# Symbolic perturbation expansion for quantum mechanics using Hellmann-Feynman derivaties

I am interested in some quantum mechanical perturbation expansion for energies. Actually I want to implement these terms $$E_n^{(k)}$$. As is stated below one can do that using CAS. I would be interested how to implement this in Mathematica. In particular I am working on this system.

I could imagine there are even some codes around in the net or published, since these are very common procedures in particle physics.

I am pretty much Mathematica beginner and I yet have no concrete idea how to do that.

I could imagine one could go for a two-step procedure first to derive the symbolic terms e.g. $$E_n^{(2)} = \frac{|V_{nk_2}|^2}{E_{nk_2}}$$ then one generates the explicit forms like

E[n,2]=Sum[Integrate[psi[n,x] V[x] psi[k2,x],{x,0,π}],{k2,1,Infinity}]/(E[n,0]-E[k2,0]


Which would be the exact correspondence of the symbolic term from above. On a more concrete level my problem is a very simple case, where I get on an explicit level

Integrate[psi[n,x] V[x] psi[k2,x],{x,0,π}],{k2,1,Infinity}] = v0 2/π Sin[n π/2] Sin[k2 π/2]


and

E[k2,0]=k2^2


But I am basically clueless at the moment how to exactly do that. Any help would be greatly appreciated.

So the first part of the question is basically a physical one:

How to generate the symbolic representations of the QM energy perturbation expansion in Mathematica? I still want to pose it here, since I suppose that this has been already implemented quite often by someone in Mathematica. This is even mentioned in the Wikipedia page:

"Both energy derivatives and state derivatives will be involved in deduction. Whenever a state derivative is encountered, resolve it by inserting the complete set of basis, then the Hellmann-Feynman theorem is applicable. Because differentiation can be calculated systematically, the series expansion approach to the perturbative corrections can be coded on computers with symbolic processing software like Mathematica. "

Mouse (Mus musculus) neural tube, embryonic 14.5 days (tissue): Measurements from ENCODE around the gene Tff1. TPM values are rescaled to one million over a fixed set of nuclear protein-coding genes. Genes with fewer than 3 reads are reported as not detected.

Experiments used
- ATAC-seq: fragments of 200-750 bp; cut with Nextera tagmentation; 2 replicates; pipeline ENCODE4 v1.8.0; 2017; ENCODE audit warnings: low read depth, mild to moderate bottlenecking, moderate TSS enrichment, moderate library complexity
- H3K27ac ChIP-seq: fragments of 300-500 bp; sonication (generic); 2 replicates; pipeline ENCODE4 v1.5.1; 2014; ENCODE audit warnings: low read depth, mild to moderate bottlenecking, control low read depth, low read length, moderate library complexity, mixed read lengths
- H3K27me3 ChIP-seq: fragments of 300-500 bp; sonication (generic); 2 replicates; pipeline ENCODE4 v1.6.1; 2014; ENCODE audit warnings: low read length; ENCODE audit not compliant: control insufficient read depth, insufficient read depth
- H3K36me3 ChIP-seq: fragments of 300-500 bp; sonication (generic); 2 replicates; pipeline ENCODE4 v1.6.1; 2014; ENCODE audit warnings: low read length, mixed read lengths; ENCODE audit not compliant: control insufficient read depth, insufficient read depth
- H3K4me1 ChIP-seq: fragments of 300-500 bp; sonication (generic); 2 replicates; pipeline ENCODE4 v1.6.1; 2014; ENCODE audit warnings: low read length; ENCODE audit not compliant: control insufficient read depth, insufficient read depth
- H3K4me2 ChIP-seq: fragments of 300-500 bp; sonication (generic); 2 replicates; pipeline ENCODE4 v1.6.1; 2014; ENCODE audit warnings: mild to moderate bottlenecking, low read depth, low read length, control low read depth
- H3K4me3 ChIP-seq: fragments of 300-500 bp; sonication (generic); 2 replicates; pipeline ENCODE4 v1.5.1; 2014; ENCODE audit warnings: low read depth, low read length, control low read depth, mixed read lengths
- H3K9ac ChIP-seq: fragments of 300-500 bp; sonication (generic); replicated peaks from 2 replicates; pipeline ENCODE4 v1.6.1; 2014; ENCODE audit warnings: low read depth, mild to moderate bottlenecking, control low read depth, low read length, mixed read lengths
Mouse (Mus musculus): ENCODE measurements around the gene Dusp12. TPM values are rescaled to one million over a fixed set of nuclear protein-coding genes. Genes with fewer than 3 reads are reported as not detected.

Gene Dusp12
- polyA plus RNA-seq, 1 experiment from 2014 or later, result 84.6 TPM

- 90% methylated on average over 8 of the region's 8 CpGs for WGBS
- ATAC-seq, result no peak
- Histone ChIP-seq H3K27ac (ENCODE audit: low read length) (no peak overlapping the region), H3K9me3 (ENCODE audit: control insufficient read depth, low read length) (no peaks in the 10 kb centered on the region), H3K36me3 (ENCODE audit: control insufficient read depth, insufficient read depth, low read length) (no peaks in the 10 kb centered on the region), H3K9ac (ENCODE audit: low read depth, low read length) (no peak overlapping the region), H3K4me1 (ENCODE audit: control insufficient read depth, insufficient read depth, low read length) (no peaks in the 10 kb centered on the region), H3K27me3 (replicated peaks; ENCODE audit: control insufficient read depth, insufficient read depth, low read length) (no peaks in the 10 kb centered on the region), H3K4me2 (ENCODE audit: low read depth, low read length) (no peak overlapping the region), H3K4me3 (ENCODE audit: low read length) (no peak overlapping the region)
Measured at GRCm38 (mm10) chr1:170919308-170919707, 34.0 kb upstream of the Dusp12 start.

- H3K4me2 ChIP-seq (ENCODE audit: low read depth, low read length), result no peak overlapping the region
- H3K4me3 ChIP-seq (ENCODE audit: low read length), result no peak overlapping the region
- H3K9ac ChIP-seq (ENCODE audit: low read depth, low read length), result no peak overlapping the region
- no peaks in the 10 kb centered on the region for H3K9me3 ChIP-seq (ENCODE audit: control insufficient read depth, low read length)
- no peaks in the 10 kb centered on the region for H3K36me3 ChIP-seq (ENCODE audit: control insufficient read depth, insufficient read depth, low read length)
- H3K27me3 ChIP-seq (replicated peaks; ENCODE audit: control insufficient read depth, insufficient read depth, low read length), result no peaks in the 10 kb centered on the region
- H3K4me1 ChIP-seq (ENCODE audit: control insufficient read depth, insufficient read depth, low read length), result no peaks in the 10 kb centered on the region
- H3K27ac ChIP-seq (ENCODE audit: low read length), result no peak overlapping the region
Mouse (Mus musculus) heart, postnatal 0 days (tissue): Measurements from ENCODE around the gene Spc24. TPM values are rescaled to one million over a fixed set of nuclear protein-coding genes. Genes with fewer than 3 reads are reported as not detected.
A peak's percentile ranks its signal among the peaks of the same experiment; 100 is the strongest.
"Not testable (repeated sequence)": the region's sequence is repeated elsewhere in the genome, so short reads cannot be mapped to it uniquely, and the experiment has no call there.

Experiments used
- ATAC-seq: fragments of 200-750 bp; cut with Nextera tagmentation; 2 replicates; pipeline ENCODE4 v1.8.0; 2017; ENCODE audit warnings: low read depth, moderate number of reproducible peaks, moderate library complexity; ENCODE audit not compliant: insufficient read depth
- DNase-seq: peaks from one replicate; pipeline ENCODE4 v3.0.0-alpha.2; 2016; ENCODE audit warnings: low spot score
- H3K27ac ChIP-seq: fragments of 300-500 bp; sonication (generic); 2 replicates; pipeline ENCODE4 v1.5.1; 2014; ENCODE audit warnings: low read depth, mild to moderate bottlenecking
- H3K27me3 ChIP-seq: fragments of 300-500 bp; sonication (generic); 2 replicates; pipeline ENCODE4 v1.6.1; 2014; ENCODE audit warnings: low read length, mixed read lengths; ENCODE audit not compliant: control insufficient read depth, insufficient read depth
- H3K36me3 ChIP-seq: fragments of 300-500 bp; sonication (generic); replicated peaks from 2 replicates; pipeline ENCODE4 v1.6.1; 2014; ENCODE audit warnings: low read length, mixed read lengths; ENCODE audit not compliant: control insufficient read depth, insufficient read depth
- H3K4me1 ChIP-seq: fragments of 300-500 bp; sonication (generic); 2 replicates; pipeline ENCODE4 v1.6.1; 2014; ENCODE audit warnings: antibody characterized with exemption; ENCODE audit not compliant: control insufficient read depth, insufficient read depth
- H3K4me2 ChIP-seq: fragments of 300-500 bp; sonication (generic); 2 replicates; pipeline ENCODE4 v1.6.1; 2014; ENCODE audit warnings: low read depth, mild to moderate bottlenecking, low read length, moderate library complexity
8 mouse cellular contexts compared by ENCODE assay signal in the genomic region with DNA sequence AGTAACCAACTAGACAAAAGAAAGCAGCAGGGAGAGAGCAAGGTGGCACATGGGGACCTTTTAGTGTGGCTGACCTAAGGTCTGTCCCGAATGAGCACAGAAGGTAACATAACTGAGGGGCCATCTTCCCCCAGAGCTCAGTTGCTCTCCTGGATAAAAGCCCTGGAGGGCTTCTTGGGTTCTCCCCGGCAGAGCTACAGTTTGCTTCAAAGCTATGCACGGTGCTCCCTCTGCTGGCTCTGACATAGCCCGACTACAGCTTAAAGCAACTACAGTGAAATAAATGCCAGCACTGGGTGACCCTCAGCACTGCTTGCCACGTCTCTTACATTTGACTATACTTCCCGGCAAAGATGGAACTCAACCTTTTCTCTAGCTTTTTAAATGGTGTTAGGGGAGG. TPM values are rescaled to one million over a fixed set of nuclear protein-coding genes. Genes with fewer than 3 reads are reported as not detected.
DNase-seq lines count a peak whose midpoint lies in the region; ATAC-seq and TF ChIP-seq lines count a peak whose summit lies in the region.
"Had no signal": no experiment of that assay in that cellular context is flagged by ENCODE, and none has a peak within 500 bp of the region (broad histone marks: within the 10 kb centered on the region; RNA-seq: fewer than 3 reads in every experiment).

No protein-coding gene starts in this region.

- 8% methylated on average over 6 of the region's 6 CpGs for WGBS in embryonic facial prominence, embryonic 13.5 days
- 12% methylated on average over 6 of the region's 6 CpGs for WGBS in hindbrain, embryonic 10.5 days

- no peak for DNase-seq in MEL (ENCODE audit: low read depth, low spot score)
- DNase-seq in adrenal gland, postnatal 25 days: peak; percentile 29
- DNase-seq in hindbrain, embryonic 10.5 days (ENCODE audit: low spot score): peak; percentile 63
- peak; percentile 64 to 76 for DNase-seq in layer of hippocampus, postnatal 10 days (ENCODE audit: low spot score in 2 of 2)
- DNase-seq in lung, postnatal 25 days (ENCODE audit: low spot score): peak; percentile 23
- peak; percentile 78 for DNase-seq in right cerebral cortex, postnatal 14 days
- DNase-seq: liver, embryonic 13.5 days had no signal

The second part of the question would be, how one could implement the actual expressions

E[n,2]=Sum[Integrate[psi[n,x] V[x] psi[k2,x],{x,0,π}],{k2,1,Infinity}]/(E[n,0]-E[k2,0]


given the symbolic terms:

$$E_n^{(2)} = \frac{|V_{nk_2}|^2}{E_{nk_2}}$$

• May you be more specific as to your desired output? Just as a heads up, some of your links simply go to the top of the Wikipedia page, rather than the specific area which I guess you want to focus on. Are you trying to focus on the second and third energy corrections, symbolically as is described in the Wiki page? It seems like one could easily recreate these terms. wikiwand.com/en/Perturbation_theory_(quantum_mechanics)#/… – Brad Mar 9 at 16:30
• Hi @Brad thanks for the in interest and the hint. Could it be that the links open differently on different system? In my system I end exactly were your link points to as well (however with the difference that it does so in the primary window without opening a second tab :-( so I am really confused now what to do. Very specifially I want the expressions in the yellow field (hope its yellow on everyones browser). – Rudi_Birnbaum Mar 9 at 17:58
• @Rudi_Bimbaum - I don't think so, since I used the hyperlinks in the Wiki page to direct you to the specific subsection I thought you were needed. If you follow my link above, I don't know if that big list of expressions for E is what you're looking for. If you just wanted to symbolically but automatically recreate the series of expressions for E in terms of the V's then that certainly seems doable. I'm simply unclear as to what you need; in your yellow box, you seem to want to explicitly calculate the separate values. Do you have the expressions for V[x] and all of the Psi as well? – Brad Mar 9 at 18:07
• @Brad: I have E and V as well they are very simple: $$E_{jk} = j^2 - k^2$$ and $$V_{ij}=sin(i π/2)sin(j π/2)$$. So I most strongly desire the final Sum[ ...] expressions, but I would also be very very happy about the symbolic expressions, which are exactly what you are referring to (big list of expressions for E). – Rudi_Birnbaum Mar 9 at 18:59
• What is to stop you simply defining something like E[j_,k_]:=E0*(j^2-k^2) and V[i_,j_]:= Sin[i* Pi/2]*Sin[j *Pi/2], and then substituting them into your general formula? (I am unclear what the modulus achieves in this case, and also what the general formula to actually calculate for E is). Note that subscripts in real applications can be converted to arguments in functions for MMA. – Brad Mar 9 at 19:07